Mm hmm. I know we’re you’re only supposed to bring one recommendation. But can I throw in a couple of honorable mentions? Because 2020 was a pretty good year for fiction.
Oh, yeah. Oh, for sure. I’ll have more shows. I mean, this, by far was, was in the top for me. It probably wasn’t maybe my favorite. But yeah, by all means bring in some honorable mentions, because I’ll bring in some at some other time.
So the first one that I want to bring up is a contemporary romance called Wrong Number, Right Woman, which is by Jae. And it was a super cute, also similar to Who We Could Be in the sense that it also had no angst. But it’s about a wrong number text leading to a relationship. And very, very cute, takes place in Seattle. I know nothing about Seattle but I hear that it represents this city very well. But the thing that I really loved about it is one of the leads is a fat butch character. And what I’ve noticed in most lesfic is that if there is a butch character, they usually are quite like muscular or really fit or wiry, but, like, you don’t see fat butch characters very often. And in this case, her name is Danny, and she sews her own clothes so that she can have clothes that affirm her identity, but that also fit properly. And I loved that. I just thought it was, like, a really interesting thing that we don’t see very often.
There were two— there were also two things that I loved about this book that really stood out for me and one of them is that the other lead Eliza, her best friend Heather is a trans woman. And we don’t see that many trans women in lesfic, especially from our typical lesfic publishers. And I’ve heard that Heather has her own book coming out and while I can’t speak with 100% certainty to the representation, nothing really stood out to me as a red flag and I was on the lookout for it. Like, it seems like pretty solid, good rep. And I hope she gets her own book because I’d love to see that character find love. She was fantastic.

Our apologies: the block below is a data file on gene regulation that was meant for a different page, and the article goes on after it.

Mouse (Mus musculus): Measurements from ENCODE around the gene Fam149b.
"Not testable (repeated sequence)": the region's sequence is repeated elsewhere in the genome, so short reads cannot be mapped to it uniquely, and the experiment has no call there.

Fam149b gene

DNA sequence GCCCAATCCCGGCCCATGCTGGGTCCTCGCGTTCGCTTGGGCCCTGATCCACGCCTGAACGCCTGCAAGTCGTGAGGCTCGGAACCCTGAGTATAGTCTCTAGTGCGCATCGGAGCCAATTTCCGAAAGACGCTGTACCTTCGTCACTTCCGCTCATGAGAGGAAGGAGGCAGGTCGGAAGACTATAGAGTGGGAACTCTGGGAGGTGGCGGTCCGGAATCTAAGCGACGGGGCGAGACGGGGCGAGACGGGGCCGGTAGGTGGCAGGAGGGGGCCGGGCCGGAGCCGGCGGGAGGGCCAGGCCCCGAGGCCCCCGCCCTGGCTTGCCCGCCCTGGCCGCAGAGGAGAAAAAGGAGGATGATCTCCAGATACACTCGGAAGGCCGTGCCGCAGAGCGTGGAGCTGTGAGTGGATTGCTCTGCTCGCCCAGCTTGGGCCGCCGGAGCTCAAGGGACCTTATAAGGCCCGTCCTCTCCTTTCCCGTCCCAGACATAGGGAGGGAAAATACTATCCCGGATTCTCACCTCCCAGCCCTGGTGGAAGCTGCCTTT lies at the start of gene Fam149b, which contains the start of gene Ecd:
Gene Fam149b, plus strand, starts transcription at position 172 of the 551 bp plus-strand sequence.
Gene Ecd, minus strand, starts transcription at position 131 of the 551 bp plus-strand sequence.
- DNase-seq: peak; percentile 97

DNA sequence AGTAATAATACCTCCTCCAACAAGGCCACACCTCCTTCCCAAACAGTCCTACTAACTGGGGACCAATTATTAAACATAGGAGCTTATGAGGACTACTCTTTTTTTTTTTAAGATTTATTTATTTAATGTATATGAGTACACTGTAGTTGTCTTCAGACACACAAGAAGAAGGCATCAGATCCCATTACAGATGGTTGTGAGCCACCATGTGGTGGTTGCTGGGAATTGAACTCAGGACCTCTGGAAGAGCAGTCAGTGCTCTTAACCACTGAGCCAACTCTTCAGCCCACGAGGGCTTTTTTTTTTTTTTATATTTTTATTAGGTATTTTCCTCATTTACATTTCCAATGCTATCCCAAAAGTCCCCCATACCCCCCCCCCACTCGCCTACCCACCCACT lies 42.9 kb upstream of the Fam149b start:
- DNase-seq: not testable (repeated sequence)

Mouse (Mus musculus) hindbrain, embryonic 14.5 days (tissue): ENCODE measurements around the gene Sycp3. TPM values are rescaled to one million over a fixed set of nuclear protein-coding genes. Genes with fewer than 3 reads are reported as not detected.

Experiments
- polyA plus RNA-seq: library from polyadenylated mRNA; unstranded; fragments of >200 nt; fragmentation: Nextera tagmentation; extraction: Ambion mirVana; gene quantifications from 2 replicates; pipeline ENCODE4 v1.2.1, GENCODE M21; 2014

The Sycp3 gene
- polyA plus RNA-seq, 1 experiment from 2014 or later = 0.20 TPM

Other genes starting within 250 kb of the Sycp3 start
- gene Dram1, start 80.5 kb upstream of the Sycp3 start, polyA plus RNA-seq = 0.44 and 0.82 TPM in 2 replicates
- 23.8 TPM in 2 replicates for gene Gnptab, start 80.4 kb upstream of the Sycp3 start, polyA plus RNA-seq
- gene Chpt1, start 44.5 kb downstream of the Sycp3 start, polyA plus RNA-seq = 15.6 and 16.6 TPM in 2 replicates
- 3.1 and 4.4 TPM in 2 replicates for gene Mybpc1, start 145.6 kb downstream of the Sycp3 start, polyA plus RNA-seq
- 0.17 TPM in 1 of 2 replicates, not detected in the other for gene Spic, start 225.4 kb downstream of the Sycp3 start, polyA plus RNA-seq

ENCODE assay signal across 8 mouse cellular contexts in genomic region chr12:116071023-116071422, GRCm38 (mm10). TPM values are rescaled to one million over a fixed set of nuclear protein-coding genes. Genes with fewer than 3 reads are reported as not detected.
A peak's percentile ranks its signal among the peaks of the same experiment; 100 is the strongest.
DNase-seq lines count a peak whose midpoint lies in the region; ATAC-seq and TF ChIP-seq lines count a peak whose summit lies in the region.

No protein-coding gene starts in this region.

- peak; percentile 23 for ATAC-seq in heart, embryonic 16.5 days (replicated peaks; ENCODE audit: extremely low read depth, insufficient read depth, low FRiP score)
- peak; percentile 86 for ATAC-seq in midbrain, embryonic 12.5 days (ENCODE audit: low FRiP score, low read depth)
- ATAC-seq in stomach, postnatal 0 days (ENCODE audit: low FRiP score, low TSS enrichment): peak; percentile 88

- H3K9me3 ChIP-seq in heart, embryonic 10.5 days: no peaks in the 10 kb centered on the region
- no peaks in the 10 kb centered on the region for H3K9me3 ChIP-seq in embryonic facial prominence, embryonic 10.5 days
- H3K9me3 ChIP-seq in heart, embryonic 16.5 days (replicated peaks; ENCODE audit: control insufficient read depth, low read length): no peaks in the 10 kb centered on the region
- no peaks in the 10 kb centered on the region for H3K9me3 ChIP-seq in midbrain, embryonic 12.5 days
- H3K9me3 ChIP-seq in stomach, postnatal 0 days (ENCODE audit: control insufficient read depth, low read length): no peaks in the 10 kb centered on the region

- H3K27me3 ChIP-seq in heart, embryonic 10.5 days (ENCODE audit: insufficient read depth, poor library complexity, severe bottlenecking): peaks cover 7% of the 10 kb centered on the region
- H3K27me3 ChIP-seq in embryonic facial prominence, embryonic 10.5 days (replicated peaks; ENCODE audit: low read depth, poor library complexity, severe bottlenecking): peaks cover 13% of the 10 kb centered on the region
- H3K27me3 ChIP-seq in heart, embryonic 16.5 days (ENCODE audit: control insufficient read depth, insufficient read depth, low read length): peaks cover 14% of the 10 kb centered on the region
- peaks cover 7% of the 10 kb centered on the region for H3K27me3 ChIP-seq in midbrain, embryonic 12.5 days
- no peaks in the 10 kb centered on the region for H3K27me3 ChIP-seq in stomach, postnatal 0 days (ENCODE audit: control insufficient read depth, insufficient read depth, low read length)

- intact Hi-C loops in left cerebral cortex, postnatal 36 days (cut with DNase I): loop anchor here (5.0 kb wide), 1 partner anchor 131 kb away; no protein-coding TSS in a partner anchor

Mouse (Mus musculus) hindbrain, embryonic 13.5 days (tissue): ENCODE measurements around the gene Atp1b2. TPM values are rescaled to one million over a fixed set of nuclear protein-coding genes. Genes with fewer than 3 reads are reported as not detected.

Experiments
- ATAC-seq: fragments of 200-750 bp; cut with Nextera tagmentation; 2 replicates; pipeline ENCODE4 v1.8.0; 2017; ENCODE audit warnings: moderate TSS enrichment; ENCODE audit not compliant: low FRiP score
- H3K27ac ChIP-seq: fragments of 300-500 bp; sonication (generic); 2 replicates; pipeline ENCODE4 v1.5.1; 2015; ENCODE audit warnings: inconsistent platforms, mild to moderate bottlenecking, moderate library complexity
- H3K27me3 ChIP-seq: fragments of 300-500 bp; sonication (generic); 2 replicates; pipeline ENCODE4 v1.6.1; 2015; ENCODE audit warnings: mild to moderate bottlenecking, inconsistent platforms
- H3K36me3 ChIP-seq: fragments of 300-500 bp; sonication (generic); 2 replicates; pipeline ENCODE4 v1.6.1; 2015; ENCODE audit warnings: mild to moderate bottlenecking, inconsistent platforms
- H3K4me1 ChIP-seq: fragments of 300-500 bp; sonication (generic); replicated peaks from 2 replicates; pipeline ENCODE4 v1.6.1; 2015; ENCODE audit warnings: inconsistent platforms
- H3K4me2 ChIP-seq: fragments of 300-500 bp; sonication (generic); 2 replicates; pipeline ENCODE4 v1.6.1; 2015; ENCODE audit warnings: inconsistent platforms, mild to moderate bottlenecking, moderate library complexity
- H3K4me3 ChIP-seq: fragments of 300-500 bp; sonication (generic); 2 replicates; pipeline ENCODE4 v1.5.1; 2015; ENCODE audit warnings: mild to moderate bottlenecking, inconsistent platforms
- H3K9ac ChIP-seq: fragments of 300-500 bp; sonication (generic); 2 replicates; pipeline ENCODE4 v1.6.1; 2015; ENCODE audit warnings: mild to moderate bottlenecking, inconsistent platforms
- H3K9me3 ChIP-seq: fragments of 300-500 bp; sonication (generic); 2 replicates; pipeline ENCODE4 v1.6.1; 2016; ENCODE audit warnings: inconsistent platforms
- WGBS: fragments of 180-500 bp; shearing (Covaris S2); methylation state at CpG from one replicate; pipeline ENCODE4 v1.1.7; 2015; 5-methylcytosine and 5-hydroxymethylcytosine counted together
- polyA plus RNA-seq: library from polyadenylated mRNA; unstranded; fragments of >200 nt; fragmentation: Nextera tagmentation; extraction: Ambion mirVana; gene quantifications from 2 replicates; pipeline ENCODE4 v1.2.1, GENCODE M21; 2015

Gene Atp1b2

And the last thing, which made me so excited, because again, it is rare in lesfic, and so I’m going to do the thing that I do whenever I can is, which is praise it and ask more authors to do this. When Eliza and Denny are pretty close to having sex, they actually talked about their most recent STI test results. Holy shit, can you imagine? Safer sex practices. This never happens in lesfic because—
—we are— Right? like we’re just so far behind male/female and male/male romances when it comes to showing safer sex practices. And they’re, like, there are so many young people where this is where they’re first learning about sex. And so I think that is great. Like, normalize this, please have more about it so these sweet baby queer girls can see that it is not only okay, but maybe a good idea to have these conversations.